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  1. ADMIN NOTE Also see: Ways to cope with daily anxiety Non-drug techniques to cope with emotional symptoms * This topic is based on an article in the New York Times: https://www.nytimes.com/2020/02/26/smarter-living/the-difference-between-worry-stress-and-anxiety.html The online article is free of charge but may require the reader to sign in/create an account to gain access. I appreciate how the information is presented in a clear and simple way, with practical tips for non-drug coping strategies. The subject matter seems relevant to SA members (of course we should still keep in mind that our brains and nervous systems are sensitized/destabilized, and we may have paradoxical/unexpected reactions). An edited version of the article appears below. Omitted sections are marked in the text with ( . . . . ) The Difference Between Worry, Stress and Anxiety By Emma Pattee Feb. 26, 2020 ( . . . . ) What is worry? Worry is what happens when your mind dwells on negative thoughts, uncertain outcomes or things that could go wrong. “Worry tends to be repetitive, obsessive thoughts,” said Melanie Greenberg, a clinical psychologist in Mill Valley, Calif., and the author of “The Stress-Proof Brain” (2017). “It’s the cognitive component of anxiety.” Simply put, worry happens only in your mind, not in your body. ( . . . . ) Three things to help your worries: - Give yourself a worry “budget,” an amount of time in which you allow yourself to worry about a problem. When that time is up (start with 20 minutes), consciously redirect your thoughts. - When you notice that you’re worried about something, push yourself to come up with a next step or to take action. - Write your worries down. Research has shown that just eight to 10 minutes of writing can help calm obsessive thoughts. ( . . . . ) What is stress? Stress is a physiological response connected to an external event. In order for the cycle of stress to begin, there must be a stressor. This is usually some kind of external circumstance, like a work deadline or a scary medical test. “Stress is defined as a reaction to environmental changes or forces that exceed the individual’s resources,” Dr. Greenberg said. Three things to help your stress - Get exercise. This is a way for your body to recover from the increase of adrenaline and cortisol. - Get clear on what you can and can’t control. Then focus your energy on what you can control and accept what you can’t. - Don’t compare your stress with anyone else’s stress. Different people respond differently to stressful situations. ( . . . . ) What is anxiety? If stress and worry are the symptoms, anxiety is the culmination. Anxiety has a cognitive element (worry) and a physiological response (stress), which means that we experience anxiety in both our mind and our body. “In some ways,” Dr. Marques said, “anxiety is what happens when you’re dealing with a lot of worry and a lot of stress.” ( . . . . ) Three things to help your anxiety - Limit your sugar, alcohol and caffeine intake. Because anxiety is physiological, stimulants may have a significant impact. - Check in with your toes. How do they feel? Wiggle them. This kind of refocusing can calm you and break the anxiety loop. - When you’re in the middle of an anxiety episode, talking or thinking about it will not help you. Try to distract yourself with your senses: Listen to music, jump rope for five minutes, or rub a piece of Velcro or velvet. ( . . . . ) Here’s the takeaway: Worry happens in your mind, stress happens in your body, and anxiety happens in your mind and your body. ( . . . . ) The good news ( . . . . ) there are simple (not easy) first steps to help regulate your symptoms: Get enough sleep; eat regular, nutritious meals; and move your body.
  2. This is written with a great deal of insight and personal experience. Great paper. Qual Health Res. 2016 Mar;26(4):466-81. doi: 10.1177/1049732315576496. Epub 2015 Mar 23. "I'm Not Waving, I'm Drowning": An Autoethnographical Exploration of Biographical Disruption and Reconstruction During Recovery From Prescribed Benzodiazepine Use. Fixsen AM1. Abstract Benzodiazepines are group of drugs used mainly as sedatives, hypnotics, muscle relaxants, and anti-epileptics. Tapering off benzodiazepines is, for some users, a painful, traumatic, and protracted process. In this article, I use an autoethnographic approach, adopting the metaphor of water, to examine heuristically my experience of iatrogenic illness and recovery. I draw on personal journals and blog entries and former users' narratives to consider the particular form of biographical disruption associated with benzodiazepines and the processes involved in identity reconstruction. I emphasize the role of the online community in providing benzodiazepine users such as myself with a co-cultural community through which to share a voice and make sense of our experiences. I explain how the success stories of former users provided me with the hope that I, the "medical victim," could become the "victor" and in the process construct a new life and fresh identity. © The Author(s) 2015. KEYWORDS: Autoethnography; diaries / journals; healing; recovery; self-help; social identity; stories / storytelling PMID: 25800715 DOI:10.1177/1049732315576496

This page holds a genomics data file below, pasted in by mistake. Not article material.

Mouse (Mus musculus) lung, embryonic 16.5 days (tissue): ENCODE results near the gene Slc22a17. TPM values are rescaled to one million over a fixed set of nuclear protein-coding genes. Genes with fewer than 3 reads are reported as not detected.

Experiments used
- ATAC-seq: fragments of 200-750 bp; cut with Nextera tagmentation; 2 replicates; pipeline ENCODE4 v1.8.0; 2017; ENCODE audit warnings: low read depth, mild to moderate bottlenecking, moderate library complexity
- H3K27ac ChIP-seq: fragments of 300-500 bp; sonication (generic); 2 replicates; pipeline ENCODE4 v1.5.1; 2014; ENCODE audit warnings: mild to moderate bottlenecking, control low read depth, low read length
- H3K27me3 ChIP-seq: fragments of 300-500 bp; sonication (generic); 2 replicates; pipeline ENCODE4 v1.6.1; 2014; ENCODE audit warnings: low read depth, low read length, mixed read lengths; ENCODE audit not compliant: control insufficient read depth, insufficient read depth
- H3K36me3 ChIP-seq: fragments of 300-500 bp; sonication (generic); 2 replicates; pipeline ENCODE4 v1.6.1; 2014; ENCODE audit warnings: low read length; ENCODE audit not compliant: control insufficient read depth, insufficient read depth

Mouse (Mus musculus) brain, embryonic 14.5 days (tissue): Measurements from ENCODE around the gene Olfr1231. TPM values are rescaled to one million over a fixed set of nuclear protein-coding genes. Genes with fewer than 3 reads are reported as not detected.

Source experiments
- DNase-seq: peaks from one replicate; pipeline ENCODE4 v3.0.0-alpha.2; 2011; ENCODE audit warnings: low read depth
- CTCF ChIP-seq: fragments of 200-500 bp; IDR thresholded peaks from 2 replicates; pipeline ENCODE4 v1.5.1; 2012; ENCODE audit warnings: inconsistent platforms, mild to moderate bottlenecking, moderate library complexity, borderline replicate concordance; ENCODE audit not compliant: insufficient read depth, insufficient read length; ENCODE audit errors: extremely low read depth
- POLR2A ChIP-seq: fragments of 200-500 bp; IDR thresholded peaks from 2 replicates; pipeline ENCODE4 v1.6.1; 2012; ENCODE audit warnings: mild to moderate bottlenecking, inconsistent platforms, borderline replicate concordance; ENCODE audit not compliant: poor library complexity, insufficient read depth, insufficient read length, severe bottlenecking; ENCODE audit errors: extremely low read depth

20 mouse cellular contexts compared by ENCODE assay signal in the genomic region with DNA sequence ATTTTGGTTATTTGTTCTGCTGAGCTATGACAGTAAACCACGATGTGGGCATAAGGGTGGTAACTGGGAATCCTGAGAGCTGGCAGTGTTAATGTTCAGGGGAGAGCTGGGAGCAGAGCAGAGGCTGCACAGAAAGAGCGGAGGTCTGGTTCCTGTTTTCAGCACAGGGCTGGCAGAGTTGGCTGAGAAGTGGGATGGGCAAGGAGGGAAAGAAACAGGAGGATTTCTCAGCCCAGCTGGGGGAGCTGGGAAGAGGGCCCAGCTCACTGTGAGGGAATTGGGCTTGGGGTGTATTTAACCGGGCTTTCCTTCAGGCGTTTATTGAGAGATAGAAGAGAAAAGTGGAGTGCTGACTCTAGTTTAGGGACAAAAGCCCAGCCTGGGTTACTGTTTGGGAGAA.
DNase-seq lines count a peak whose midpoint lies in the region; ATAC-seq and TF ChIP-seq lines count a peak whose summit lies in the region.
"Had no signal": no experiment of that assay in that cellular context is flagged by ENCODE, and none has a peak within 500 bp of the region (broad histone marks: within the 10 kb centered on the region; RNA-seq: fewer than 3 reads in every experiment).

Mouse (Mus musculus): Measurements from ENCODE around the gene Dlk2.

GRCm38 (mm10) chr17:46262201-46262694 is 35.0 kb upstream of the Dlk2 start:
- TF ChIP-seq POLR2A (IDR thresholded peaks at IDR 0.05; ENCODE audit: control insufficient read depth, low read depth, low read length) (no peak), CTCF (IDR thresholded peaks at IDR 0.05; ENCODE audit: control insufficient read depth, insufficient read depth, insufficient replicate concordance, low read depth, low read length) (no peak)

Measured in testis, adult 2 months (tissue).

3. This is going to be one very long post. I posted this on the other websites as well. Some things are changed and adapted to this whole site. Here's a person who's currently going through withdrawal syndrome and has experienced a full-blown depressive episode two times in her life that lasted for months. When you're depressed, it's important to: If you have a melancholic type of depression and have no appetite, you should, as I heard as an advice from a person who's been through depression as well, is to try your hardest to eat at least 3 meals a day. An apple for some meal ? A goddamn apple as a meal. Still something. Firstly, it would be really hard to eat and you'll need to force yourself to do it - but you still have to try your hardest to do it, which is the point of it all. Soon, after maybe a week, it would become easier and easier for you to eat because your stomach will expand for at least a bit more food than usual. Do that until you reach the normal amount of food. If you have atypical type of depression and have more appetite than usual, you usually eat when you're bored, under a lots of stress and similar. Use the method HALT (asking yourself before you do something self-destructive, because binge eating IS self-destructive -- Am I [H]ungry, [A]ngry, [L]onely or [T]ired ?). If you do match some of those things - that's probably a valid reason why you shouldn't eat at that moment (unless you're hungry of course). If you're actually hungry and tend to eat until stuffed, then try to eat slowly with hand other than the main one you use. Eliminate all the distractions around you and try to eat mindfully. Here are some tips on how to eat mindfully. This is what HALT method is. If you can't sleep at night, as people who are suffering from withdrawal, you should consider trying some natural things to help you (that are already listed here, so I'm not going to list supplements). Try avoiding nicotine and caffeine after 3-5 PM. I know that you can't exercise because your body feels too weak for that because of the psyche that's destroying you, so I'm not going to recommend that, but if you feel like you actually can do it - do it. Even 10 jumping jacks is still something. Avoid exercising 2 hours before sleep. If you feel like you're full of thoughts and emotions that are bothering you - write them down before going to bed. One also good thing is meditation before bed and meditation in general; It helps the brain heal after all. Listen to some relaxing music while you're trying to sleep in bed. I can recommend phone application called Relax Melodies (both available for iOS and Android). If you sleep too much during the day, it may be a side-effect of the medication you're on (if you are on some) and it will probably go away as soon as you get off the medication or are reducing the dose of it. (if the medication is the cause, read the common side-effects in that paper where's all the information about the medication and find out). If you aren't on the medication that could cause you hypersomnia, then I would recommend (for sleeping problems in general) - tracking your sleeping habits and just writing down how many hours a day did you sleep that day. If depression makes you forgetful, then alarm on the phone is always a solution to just write on some piece of paper a number of hours of your sleep during the day every day and see how much hours are you sleeping. What can also be helpful is writing the date and tracking for how long in general are you having sleeping problems and how are they manifesting. I myself struggled with this in withdrawal and it went away after some time of not using the medication. When it comes to motivation, it's important to start from somewhere. Is it brushing your teeth at least once in 2 or 3 days and then slowly decreasing the number of days to brushing them at least once a day ? Is it trying to do at least the lightest exercise that exists at least once in 3-4 days ? Is it forcing yourself (because yes, when it comes to lack of motivation - you just need to force yourself at the beginning) to write down what happened during that day, what your thoughts were in some important situations and how did you react, or at least one of those 3 things ? It really doesn't matter what are you deciding to do if you think that would help and if it's not anything destructive. The thing that could easily demotivate you is to try doing everything at once. Slow down, because there's a high possibility that if you force yourself to do things all at once and see that you can't because lack of motivation is one big problem, you could have another breakdown and, because of that, try only with one thing that matters to you the most. I would, personally, start with the hygiene thing, because I've had problems with it in my depressive episodes. Those were some major things when it comes to depression, now some small, little tips: Unfollow things that are triggering you into feeling even worse than you already do and follow/focus on some things that are more helpful. Reach for help on the Internet (and I encourage you to start going to the psychologist to work on some psychotherapy, since they can't prescribe medications), there's absolutely no shame in asking for help when you feel awful all the goddamn time. There are many helpful subreddits (on site called Reddit) with helpful resources on depression such as r/depressed with massive resource lists, many Tumblr blogs that are encouraging and are promoting recovery from mental disorders and many Instagram accounts that can also be helpful. Reading success stories when it comes to healing from withdrawal syndrome. I highly encourage you to do that when you feel really hopeless, that's what always helps me or at least, keeps me alive. Learn as much as you can about withdrawal syndrome and learn how it functions. Can't read and understand things because of bad cognition that is here because of W/D ? My mechanism for that is - read the same sentence, word until you process it in your mind and understand it well enough to continue reading. Try recognizing when you feel the worst: morning or evening ? Usually, it's morning, so try to create a list of coping mechanisms when you're feeling bad. Wish you the best recovery and healing. If you read this and have withdrawal syndrome - well done, you're so strong for getting it through the whole text while you can't think properly because of the W/D. That's all, my friends. I truly hope that this would be helpful for someone.